Jennifer Gathercole United Kingdom
My work explores partially occluded family narratives associated with loss and trauma. I engage family members in the collaborative re-fabrication of emotionally freighted photographs, objects and garments using photoetching, textiles, text and audio recordings of fragments of testimony. I find the process of re-fabrication aligns strongly with our capacity to fabricate anew our narratives.
Through the material practice of reshaping and re-fabricating old 'charged' photographs, or objects I play with themes relating to trauma, loss and memory. For example using etching as a means of achieving deeply embossed images perhaps reflects how some versions of the past dominate and repeat, whilst other memories become obscure and partially visible. I use fragments of conversation and repeated thoughts in text form and in audio recordings of spoken word throughout my work. The fragmentary, glitchy nature of the audio and etching into metal, again speaking to the broken, intermittent nature of memory, especially as it relates to issues deemed as troubling.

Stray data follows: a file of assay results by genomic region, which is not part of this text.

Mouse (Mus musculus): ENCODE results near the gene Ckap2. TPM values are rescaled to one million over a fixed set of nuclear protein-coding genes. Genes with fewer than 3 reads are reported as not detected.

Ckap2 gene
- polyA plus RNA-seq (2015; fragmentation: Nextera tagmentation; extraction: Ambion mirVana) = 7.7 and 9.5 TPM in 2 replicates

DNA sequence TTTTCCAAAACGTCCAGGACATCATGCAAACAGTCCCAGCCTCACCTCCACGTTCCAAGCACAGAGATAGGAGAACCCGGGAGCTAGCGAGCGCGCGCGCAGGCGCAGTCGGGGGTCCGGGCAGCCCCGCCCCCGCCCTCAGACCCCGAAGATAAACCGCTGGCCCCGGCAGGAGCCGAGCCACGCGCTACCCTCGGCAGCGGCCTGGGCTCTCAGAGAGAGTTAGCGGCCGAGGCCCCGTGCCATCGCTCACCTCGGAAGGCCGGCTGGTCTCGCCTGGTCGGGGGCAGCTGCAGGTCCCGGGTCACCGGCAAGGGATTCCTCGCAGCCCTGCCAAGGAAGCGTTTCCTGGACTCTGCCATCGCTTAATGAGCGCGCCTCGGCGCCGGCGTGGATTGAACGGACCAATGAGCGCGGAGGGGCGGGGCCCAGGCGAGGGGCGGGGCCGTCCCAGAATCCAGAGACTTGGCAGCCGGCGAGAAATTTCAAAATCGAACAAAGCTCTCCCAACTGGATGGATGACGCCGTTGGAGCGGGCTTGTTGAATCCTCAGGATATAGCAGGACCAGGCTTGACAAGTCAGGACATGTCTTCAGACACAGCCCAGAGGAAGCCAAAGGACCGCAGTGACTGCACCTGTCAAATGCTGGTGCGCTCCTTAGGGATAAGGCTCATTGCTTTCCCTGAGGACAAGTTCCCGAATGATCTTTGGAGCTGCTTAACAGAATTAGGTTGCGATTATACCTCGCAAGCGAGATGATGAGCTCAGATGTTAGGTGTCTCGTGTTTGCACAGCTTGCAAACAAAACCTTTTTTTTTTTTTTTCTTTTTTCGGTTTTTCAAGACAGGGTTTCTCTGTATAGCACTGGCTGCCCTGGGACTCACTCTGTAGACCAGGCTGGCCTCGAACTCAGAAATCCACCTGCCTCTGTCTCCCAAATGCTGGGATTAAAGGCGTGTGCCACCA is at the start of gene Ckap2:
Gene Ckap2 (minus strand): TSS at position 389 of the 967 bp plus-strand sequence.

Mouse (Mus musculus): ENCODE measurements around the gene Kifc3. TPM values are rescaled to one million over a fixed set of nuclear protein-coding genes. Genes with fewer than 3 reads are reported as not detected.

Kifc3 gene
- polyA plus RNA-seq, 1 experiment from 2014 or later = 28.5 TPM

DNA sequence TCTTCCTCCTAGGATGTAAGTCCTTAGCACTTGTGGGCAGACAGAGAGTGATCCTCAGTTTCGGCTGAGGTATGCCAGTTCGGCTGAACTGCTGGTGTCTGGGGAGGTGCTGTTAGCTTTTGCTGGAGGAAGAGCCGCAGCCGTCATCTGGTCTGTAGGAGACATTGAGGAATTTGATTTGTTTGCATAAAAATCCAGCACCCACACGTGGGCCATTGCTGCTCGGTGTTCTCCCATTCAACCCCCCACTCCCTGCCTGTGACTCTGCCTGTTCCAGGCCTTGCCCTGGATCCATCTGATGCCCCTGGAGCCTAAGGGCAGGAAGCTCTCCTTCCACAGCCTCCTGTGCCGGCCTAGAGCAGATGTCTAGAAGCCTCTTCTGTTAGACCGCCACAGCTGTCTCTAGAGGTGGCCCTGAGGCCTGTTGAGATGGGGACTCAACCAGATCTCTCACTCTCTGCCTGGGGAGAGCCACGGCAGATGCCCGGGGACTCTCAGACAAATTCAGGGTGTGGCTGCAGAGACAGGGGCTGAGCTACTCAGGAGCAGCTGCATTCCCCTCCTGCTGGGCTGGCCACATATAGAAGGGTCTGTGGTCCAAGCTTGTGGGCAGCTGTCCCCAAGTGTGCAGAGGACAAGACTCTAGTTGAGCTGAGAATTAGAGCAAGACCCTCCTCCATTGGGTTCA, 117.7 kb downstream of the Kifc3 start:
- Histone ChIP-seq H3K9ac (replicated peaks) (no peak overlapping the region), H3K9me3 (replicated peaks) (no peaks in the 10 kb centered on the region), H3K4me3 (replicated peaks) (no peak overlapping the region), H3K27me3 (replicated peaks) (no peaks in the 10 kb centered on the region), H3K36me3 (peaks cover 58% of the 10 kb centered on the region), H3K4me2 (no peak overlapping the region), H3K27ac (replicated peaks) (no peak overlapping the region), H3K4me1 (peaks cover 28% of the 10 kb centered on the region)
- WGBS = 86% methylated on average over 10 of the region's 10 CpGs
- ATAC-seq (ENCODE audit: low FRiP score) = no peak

My practice is underpinned by sociological research into the social representation of loss and trauma. I have a longstanding interest in the interstices of psychoanalytical and sociological analysis of trauma. I have worked in various listening related projects, from oral history, to standing against racism, to numerous voluntary community sector projects tackling oppression and it's psychological impact for many years.
My recent project 'Made Up' takes an auto-ethnographic approach to unspoken, taboo family history. In this project I worked with family members to re-fabricate objects from the family past. In this work the act of shared making becomes the conduit for reworking the past. It is in the unspoken elements, the stories only partially alluded to, the silent spaces and the troubled, imperfect memorialisation that characterises this work.
It is my intention to now build on this project to work with others outside my own family to develop my model of arts based research practice. I am interested in how issues of personal and family denial feed into national narratives of denial and exclusion.